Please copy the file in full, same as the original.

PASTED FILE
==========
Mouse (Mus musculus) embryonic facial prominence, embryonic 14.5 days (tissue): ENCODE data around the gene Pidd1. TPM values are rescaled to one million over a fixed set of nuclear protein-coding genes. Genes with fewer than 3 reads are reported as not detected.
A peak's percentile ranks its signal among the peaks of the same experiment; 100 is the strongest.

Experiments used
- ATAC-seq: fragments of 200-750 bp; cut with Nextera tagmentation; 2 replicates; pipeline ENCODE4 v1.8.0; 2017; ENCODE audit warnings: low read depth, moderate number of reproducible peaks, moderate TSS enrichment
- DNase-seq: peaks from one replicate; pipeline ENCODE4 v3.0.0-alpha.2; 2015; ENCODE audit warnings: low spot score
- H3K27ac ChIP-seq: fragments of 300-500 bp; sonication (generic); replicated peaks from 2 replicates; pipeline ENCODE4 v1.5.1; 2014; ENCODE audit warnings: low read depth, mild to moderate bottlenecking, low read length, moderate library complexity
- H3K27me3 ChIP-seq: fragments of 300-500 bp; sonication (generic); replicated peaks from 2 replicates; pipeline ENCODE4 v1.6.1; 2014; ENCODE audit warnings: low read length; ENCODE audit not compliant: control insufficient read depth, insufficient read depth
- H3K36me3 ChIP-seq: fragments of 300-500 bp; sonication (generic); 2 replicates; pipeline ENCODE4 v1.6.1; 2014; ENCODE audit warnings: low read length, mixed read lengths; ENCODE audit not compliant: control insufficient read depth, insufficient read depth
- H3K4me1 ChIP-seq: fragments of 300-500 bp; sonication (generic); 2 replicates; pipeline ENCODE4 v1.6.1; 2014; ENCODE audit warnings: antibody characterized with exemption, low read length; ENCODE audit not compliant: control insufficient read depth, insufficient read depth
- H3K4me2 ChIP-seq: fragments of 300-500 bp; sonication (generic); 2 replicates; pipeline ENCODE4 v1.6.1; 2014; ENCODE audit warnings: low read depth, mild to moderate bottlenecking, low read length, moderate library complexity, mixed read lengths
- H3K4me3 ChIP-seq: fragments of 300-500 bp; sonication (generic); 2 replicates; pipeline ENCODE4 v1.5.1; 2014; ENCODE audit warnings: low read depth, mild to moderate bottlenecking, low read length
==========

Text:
Mouse (Mus musculus) embryonic facial prominence, embryonic 14.5 days (tissue): ENCODE data around the gene Pidd1. TPM values are rescaled to one million over a fixed set of nuclear protein-coding genes. Genes with fewer than 3 reads are reported as not detected.
A peak's percentile ranks its signal among the peaks of the same experiment; 100 is the strongest.

Experiments used
- ATAC-seq: fragments of 200-750 bp; cut with Nextera tagmentation; 2 replicates; pipeline ENCODE4 v1.8.0; 2017; ENCODE audit warnings: low read depth, moderate number of reproducible peaks, moderate TSS enrichment
- DNase-seq: peaks from one replicate; pipeline ENCODE4 v3.0.0-alpha.2; 2015; ENCODE audit warnings: low spot score
- H3K27ac ChIP-seq: fragments of 300-500 bp; sonication (generic); replicated peaks from 2 replicates; pipeline ENCODE4 v1.5.1; 2014; ENCODE audit warnings: low read depth, mild to moderate bottlenecking, low read length, moderate library complexity
- H3K27me3 ChIP-seq: fragments of 300-500 bp; sonication (generic); replicated peaks from 2 replicates; pipeline ENCODE4 v1.6.1; 2014; ENCODE audit warnings: low read length; ENCODE audit not compliant: control insufficient read depth, insufficient read depth
- H3K36me3 ChIP-seq: fragments of 300-500 bp; sonication (generic); 2 replicates; pipeline ENCODE4 v1.6.1; 2014; ENCODE audit warnings: low read length, mixed read lengths; ENCODE audit not compliant: control insufficient read depth, insufficient read depth
- H3K4me1 ChIP-seq: fragments of 300-500 bp; sonication (generic); 2 replicates; pipeline ENCODE4 v1.6.1; 2014; ENCODE audit warnings: antibody characterized with exemption, low read length; ENCODE audit not compliant: control insufficient read depth, insufficient read depth
- H3K4me2 ChIP-seq: fragments of 300-500 bp; sonication (generic); 2 replicates; pipeline ENCODE4 v1.6.1; 2014; ENCODE audit warnings: low read depth, mild to moderate bottlenecking, low read length, moderate library complexity, mixed read lengths
- H3K4me3 ChIP-seq: fragments of 300-500 bp; sonication (generic); 2 replicates; pipeline ENCODE4 v1.5.1; 2014; ENCODE audit warnings: low read depth, mild to moderate bottlenecking, low read length